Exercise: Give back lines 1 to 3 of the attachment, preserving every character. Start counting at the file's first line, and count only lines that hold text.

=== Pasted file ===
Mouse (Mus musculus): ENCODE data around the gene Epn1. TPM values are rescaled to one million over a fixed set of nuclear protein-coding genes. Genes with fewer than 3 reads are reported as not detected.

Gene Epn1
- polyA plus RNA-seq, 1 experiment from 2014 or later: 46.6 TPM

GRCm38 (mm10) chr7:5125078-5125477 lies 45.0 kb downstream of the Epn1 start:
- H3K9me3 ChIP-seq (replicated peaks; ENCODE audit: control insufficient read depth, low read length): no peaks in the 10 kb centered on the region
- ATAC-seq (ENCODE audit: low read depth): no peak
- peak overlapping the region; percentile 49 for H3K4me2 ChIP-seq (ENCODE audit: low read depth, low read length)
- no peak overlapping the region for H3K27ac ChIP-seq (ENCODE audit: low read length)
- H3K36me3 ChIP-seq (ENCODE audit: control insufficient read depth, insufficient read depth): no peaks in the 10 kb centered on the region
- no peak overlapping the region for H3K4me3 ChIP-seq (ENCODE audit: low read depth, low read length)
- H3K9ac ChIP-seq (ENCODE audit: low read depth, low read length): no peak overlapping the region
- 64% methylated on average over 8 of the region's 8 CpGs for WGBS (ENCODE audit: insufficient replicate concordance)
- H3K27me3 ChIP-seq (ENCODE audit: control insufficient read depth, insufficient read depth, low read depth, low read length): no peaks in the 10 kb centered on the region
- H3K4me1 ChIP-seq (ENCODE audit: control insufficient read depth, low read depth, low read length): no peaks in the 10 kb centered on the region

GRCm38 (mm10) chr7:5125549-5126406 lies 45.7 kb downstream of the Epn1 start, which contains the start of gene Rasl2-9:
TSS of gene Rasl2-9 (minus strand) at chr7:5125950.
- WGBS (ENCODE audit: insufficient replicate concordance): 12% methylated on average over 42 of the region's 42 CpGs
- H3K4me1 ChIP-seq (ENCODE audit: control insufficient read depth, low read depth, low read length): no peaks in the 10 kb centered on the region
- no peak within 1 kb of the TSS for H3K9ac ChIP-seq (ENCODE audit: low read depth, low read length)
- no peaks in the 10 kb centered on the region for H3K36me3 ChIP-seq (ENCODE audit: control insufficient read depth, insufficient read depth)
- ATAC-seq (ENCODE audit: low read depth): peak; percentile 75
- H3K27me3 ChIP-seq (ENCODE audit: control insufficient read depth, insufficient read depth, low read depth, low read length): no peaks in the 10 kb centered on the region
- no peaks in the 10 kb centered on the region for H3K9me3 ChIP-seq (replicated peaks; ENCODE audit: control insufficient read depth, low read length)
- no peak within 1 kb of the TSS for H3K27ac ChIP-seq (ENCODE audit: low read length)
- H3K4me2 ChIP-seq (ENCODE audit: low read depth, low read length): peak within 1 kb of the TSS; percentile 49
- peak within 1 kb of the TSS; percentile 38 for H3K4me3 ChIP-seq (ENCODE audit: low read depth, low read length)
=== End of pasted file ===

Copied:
Mouse (Mus musculus): ENCODE data around the gene Epn1. TPM values are rescaled to one million over a fixed set of nuclear protein-coding genes. Genes with fewer than 3 reads are reported as not detected.

Gene Epn1
- polyA plus RNA-seq, 1 experiment from 2014 or later: 46.6 TPM